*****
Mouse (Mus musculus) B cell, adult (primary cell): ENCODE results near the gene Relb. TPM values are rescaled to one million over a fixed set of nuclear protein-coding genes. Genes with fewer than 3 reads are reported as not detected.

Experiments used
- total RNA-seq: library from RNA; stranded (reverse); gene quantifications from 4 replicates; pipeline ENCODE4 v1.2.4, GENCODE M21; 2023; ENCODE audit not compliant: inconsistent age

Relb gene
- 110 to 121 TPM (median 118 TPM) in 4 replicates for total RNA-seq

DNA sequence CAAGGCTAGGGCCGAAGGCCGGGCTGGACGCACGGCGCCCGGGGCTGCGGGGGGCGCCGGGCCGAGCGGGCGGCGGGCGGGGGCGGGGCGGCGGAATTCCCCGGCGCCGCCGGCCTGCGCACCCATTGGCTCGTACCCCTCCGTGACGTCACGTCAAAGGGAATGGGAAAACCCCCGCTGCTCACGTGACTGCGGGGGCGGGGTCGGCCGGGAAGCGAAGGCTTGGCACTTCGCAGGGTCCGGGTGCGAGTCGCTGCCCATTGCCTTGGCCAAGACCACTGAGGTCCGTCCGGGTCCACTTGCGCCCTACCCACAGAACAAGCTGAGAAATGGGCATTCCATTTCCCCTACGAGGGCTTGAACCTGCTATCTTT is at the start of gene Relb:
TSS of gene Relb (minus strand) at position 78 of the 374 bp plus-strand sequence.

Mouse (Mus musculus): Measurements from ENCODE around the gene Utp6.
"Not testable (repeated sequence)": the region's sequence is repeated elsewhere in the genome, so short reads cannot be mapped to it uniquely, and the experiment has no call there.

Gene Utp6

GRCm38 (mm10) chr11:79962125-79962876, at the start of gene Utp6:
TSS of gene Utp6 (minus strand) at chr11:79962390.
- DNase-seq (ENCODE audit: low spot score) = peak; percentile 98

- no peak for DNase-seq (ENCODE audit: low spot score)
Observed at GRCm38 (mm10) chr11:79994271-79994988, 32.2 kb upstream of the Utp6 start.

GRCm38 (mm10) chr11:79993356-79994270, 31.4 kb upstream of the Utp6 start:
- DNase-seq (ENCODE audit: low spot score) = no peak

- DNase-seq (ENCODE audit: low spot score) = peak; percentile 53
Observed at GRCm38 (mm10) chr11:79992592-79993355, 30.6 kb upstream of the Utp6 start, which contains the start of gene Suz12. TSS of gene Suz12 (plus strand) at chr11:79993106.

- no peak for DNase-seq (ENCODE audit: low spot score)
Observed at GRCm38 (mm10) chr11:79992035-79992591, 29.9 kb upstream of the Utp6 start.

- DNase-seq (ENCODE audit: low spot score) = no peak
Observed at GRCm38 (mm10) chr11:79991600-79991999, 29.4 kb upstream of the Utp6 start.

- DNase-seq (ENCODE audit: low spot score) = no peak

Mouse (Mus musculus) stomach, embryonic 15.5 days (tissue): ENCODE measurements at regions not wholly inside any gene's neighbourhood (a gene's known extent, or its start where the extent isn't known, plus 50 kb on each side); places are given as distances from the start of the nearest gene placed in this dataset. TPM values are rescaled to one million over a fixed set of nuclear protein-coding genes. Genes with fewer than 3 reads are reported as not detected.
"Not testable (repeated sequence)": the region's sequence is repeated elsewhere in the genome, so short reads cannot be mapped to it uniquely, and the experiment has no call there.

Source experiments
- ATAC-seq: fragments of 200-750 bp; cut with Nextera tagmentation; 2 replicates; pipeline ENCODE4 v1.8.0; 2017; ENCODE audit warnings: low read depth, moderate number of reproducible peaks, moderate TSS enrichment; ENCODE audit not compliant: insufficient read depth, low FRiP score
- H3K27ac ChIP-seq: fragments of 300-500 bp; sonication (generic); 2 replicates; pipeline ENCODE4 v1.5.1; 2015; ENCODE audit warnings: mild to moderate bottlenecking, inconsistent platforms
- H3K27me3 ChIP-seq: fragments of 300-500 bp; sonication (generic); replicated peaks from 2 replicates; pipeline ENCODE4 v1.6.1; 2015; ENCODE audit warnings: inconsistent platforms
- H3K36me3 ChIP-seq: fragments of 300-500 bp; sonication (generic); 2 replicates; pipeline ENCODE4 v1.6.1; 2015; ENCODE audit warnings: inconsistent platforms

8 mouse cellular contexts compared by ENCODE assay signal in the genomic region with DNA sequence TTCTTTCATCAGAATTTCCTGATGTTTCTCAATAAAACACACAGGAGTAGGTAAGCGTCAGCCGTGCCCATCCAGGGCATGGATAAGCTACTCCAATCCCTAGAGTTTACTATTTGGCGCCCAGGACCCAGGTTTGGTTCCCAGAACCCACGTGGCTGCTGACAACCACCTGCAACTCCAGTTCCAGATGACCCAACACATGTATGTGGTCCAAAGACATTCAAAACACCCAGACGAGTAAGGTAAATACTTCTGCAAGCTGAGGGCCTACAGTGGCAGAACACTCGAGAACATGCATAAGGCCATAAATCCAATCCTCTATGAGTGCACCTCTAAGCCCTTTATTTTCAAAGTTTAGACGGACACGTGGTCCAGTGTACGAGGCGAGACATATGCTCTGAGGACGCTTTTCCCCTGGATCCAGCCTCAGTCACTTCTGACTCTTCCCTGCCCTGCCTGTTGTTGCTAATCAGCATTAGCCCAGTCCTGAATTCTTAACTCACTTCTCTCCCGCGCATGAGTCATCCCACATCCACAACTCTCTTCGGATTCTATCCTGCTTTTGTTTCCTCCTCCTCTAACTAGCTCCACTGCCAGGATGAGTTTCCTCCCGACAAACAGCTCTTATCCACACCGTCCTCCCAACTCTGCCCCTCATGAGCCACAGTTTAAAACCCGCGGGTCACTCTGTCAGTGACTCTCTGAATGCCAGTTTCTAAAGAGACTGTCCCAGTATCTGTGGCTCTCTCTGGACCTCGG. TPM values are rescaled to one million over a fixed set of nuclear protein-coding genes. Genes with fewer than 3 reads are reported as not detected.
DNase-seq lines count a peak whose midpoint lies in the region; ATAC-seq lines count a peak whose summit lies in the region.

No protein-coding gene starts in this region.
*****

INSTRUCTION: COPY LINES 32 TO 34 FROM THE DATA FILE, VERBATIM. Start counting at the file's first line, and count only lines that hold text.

8 mouse cellular contexts compared by ENCODE assay signal in the genomic region with DNA sequence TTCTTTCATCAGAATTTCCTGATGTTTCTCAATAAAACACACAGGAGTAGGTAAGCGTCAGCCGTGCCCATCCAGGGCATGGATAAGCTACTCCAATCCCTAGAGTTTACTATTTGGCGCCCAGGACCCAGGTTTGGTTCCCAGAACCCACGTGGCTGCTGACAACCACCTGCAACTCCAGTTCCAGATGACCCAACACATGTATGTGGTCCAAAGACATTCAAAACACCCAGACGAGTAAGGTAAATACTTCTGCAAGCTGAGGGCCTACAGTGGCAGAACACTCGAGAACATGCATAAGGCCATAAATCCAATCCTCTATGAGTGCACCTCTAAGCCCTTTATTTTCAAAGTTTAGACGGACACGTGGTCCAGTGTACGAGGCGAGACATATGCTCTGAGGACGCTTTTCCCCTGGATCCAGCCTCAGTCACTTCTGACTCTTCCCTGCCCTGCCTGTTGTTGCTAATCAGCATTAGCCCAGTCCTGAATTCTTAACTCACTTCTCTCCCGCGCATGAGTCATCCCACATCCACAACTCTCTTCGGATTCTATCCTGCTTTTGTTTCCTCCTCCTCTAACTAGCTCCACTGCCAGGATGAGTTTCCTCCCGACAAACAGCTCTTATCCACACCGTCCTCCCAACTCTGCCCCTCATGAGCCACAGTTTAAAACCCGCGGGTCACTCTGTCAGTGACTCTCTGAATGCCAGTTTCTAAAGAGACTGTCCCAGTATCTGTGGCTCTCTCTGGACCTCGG. TPM values are rescaled to one million over a fixed set of nuclear protein-coding genes. Genes with fewer than 3 reads are reported as not detected.
DNase-seq lines count a peak whose midpoint lies in the region; ATAC-seq lines count a peak whose summit lies in the region.

No protein-coding gene starts in this region.